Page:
For a long time I had thought I might be able to navigate an ecological path without tripping over the obstacles of politics and religion. I was wrong.
Not only are the members of the earth community, including humans, interconnected and interdependent, so also are the institutions of human endeavor; they cannot be disentangled from the ecological state of the planet.
I guess I would call this a head’s up, although we will all be living into what it means. Maybe some of you will disentangle from my Restoring the Waters FB page, or the website itself, www.restoringthewaters.com. Maybe others will engage.
In late November, my newest book was published, The God Presumption, and from time to time I will draw on some of its insights for this blog. I will begin with an excerpt from the book’s description, a document more difficult to write than the book itself.
I think of this book structurally as a double helix, or even a triple helix, and I’ve discovered there is such a thing. I am envisioning a triple helix each strand of which is woven with the devastation wreaked on this planet. The ecological health of the planet is the big picture, and the threads that interweave throughout The God Presumption tell at least one narrative of how we got here. It’s the story I am particularly suited to tell, I think, in that I was ordained in a mainline church almost thirty years ago. Ironically, this part of the story seems to be the one that people don’t really want to engage; the conversation is a difficult one.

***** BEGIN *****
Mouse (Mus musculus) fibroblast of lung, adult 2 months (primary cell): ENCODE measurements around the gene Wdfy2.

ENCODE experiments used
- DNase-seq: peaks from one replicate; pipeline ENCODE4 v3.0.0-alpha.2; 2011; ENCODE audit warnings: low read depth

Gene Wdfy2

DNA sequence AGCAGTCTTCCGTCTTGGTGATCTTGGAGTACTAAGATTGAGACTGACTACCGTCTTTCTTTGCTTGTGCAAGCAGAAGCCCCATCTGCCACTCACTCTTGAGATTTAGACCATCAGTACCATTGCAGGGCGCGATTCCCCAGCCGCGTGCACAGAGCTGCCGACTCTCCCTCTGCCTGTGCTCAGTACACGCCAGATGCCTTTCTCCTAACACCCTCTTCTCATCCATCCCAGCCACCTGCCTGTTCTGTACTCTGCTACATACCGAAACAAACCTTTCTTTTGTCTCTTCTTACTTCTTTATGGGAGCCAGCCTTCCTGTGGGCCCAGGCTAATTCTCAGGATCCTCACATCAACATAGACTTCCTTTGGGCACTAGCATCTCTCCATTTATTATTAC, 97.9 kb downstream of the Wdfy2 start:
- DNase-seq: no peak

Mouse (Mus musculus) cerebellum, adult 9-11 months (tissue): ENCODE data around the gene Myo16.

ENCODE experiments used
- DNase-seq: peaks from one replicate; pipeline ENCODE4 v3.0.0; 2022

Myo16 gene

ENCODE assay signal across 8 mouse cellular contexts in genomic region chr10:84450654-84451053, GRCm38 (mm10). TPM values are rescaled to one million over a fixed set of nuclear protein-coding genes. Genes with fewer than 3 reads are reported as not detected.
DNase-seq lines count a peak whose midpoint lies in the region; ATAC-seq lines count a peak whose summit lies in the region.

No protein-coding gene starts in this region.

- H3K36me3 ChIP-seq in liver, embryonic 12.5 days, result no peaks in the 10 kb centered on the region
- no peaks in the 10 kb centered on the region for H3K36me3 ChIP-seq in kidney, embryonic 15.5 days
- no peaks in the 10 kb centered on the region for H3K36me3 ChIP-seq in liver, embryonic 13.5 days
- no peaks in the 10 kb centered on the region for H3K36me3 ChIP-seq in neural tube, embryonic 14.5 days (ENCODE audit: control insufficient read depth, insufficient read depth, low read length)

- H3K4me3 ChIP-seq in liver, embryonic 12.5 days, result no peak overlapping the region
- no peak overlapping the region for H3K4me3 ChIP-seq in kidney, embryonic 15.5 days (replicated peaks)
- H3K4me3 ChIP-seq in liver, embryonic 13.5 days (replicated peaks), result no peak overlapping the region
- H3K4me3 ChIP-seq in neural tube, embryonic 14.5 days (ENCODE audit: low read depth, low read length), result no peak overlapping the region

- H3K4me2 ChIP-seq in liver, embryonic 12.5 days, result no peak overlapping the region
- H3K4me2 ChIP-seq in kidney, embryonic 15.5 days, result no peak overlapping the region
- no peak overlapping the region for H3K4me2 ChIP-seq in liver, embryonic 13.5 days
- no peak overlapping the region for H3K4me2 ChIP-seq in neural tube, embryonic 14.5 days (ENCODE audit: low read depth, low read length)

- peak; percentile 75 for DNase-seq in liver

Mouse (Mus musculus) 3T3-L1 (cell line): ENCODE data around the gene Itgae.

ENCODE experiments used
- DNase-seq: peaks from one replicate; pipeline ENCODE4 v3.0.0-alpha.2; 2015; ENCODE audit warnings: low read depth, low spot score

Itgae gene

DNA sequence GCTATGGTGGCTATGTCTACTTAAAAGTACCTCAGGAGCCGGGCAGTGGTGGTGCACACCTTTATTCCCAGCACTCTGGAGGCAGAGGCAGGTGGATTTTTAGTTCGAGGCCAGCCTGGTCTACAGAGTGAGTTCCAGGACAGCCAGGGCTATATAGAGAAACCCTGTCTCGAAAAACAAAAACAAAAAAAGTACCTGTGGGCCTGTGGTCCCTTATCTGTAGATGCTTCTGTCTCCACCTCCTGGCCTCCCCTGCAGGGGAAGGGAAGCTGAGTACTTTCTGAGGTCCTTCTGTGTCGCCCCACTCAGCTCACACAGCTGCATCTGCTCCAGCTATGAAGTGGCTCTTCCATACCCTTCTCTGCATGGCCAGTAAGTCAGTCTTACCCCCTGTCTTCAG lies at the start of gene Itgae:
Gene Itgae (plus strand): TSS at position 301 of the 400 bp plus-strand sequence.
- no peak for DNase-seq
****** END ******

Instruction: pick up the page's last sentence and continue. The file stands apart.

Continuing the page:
A first thread, then, is the one that weaves correspondences between some of the seminal and deeply formative stories of scripture and how western European Christians – white people – had already ingested these stories by the time they had landed on the shores of this country. These are stories that live so deeply within, we rarely hold them to the light. We think we don’t need to. They’re part of our genome.
A second thread emerges directly from the first, through a combination of ambition, greed, a thirst for power, and a refusal to challenge a sense of privilege, primacy, and entitlement. This strand of the helix picks up the story with the doctrine of Manifest Destiny and the colonization of this country, and tracks it directly into all aspects of human endeavor of the dominant culture of the 21st century. Exploring the price exacted by these God-sanctioned practices may ultimately prove they have been too costly.
A third thread weaves memoir into the helix, parts of my own story, and this is no separate strand. My own journey has taken me to places I’d not anticipated, including a plunge into a downward spiral of grief. I’ve learned to face into certain truths that I’d been content to keep dormant for too long. My personal challenge has been to look squarely at issues of human primacy, the human disconnection from the earth community, and the privilege that continues to be held in the hands of the entitled, a kind of power particularly male in its expression. This thread carries the potential for a vision of healing if humans could understand what it means to be in right relation with our more-than-human kin. I have to inject “humans of the dominant culture” here, because non-white cultures have for the most part always known what it means.